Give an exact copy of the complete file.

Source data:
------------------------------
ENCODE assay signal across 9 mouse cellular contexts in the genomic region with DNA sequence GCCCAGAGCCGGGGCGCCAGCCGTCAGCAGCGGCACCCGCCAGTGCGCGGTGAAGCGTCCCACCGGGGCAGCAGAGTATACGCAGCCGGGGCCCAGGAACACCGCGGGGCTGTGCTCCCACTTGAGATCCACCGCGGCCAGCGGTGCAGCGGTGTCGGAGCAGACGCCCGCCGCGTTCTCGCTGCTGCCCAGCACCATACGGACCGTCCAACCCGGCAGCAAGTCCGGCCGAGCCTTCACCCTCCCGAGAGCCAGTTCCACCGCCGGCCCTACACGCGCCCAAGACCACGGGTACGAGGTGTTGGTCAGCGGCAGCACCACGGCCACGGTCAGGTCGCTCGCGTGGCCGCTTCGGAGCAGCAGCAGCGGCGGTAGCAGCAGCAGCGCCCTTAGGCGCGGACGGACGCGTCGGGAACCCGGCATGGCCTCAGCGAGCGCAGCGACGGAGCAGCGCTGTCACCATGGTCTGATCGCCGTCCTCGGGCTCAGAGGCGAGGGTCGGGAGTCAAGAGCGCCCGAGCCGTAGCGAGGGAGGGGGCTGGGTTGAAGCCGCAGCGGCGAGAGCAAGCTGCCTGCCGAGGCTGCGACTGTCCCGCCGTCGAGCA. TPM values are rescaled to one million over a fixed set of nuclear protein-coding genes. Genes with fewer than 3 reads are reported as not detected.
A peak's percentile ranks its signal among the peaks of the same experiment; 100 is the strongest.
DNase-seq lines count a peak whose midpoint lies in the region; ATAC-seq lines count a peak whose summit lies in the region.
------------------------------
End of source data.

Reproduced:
ENCODE assay signal across 9 mouse cellular contexts in the genomic region with DNA sequence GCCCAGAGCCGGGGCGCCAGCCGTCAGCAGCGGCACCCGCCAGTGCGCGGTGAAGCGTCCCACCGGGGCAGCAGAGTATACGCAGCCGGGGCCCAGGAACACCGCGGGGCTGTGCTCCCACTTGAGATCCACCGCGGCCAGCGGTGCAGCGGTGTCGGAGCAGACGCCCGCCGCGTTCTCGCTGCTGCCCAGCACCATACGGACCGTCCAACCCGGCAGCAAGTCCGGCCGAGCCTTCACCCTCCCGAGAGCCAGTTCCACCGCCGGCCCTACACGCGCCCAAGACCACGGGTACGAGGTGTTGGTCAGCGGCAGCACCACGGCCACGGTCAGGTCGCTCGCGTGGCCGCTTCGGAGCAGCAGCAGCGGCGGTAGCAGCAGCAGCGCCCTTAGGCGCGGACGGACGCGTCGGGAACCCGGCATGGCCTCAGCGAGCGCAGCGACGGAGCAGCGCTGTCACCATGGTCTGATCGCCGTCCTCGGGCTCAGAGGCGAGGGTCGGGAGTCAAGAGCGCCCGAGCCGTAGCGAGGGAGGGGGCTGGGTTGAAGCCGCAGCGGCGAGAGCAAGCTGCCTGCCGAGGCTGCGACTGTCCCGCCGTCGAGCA. TPM values are rescaled to one million over a fixed set of nuclear protein-coding genes. Genes with fewer than 3 reads are reported as not detected.
A peak's percentile ranks its signal among the peaks of the same experiment; 100 is the strongest.
DNase-seq lines count a peak whose midpoint lies in the region; ATAC-seq lines count a peak whose summit lies in the region.